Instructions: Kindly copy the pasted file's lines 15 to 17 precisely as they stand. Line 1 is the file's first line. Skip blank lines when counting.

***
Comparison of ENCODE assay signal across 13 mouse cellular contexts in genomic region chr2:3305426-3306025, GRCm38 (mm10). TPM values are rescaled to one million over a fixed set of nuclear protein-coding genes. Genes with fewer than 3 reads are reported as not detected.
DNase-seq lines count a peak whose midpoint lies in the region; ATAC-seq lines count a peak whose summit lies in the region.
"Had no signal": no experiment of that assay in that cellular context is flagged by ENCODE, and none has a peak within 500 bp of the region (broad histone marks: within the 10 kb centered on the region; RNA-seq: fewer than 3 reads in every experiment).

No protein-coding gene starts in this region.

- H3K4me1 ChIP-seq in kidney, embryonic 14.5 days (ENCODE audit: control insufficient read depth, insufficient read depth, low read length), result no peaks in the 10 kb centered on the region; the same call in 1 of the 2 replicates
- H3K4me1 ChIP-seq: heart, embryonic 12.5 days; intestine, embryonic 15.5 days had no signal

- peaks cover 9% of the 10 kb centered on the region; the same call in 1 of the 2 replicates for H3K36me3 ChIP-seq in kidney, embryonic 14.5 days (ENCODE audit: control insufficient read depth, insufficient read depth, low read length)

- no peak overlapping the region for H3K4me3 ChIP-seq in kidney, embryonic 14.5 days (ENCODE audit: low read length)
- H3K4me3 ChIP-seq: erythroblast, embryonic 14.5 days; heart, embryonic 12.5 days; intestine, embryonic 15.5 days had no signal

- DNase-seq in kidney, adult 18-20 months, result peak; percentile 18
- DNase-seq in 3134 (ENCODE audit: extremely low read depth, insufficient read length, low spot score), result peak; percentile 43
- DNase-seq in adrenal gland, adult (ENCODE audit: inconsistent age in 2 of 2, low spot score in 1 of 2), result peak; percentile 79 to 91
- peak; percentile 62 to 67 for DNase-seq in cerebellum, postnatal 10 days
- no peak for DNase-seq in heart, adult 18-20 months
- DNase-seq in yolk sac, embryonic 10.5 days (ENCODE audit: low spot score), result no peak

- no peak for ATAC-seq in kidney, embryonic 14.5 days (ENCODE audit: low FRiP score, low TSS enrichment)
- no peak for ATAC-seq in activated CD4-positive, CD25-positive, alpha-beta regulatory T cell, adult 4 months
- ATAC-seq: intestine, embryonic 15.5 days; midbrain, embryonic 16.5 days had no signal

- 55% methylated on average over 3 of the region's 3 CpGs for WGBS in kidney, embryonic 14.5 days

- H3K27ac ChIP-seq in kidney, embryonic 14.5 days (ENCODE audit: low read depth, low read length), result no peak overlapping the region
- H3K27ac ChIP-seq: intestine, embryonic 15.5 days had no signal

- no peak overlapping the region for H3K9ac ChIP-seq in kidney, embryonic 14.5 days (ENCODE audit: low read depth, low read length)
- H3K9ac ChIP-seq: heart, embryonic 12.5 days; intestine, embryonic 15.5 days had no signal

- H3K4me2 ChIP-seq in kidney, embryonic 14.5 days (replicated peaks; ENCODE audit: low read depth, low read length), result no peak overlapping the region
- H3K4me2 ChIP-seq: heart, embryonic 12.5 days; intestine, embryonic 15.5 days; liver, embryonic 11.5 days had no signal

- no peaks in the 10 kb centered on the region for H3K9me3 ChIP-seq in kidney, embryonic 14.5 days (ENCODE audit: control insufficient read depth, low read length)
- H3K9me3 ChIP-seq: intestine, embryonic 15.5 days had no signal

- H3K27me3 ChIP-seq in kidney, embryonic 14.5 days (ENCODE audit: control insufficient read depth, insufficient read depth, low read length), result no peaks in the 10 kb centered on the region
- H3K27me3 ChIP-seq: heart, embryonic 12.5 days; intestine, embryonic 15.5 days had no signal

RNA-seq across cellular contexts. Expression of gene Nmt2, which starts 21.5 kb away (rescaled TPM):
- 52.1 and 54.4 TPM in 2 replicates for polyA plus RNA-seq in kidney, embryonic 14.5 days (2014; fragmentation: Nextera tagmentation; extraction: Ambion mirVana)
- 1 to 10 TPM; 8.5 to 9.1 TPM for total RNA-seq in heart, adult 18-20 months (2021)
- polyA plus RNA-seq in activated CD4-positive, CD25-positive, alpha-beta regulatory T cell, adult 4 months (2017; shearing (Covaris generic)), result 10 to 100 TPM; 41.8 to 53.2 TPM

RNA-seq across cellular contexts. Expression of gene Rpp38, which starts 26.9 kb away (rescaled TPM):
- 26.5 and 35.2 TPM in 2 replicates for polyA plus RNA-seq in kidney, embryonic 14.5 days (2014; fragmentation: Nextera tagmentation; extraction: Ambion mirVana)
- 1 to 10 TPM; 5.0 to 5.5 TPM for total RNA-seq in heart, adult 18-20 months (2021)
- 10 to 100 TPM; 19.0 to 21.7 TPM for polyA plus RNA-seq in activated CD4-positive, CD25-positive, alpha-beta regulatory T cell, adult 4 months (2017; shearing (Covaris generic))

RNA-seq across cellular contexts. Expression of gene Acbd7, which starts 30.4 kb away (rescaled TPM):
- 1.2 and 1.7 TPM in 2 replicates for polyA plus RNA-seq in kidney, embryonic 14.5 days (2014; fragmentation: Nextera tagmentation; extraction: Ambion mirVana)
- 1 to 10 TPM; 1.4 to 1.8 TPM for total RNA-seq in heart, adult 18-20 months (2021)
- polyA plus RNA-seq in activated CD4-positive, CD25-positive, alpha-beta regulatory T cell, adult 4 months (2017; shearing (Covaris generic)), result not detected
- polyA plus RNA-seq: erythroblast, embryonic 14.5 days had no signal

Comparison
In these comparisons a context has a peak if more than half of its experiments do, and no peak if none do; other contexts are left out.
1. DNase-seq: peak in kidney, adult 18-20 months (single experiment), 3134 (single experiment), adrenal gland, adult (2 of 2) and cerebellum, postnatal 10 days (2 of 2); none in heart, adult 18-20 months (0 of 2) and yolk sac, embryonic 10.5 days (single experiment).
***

- DNase-seq in yolk sac, embryonic 10.5 days (ENCODE audit: low spot score), result no peak

- no peak for ATAC-seq in kidney, embryonic 14.5 days (ENCODE audit: low FRiP score, low TSS enrichment)
- no peak for ATAC-seq in activated CD4-positive, CD25-positive, alpha-beta regulatory T cell, adult 4 months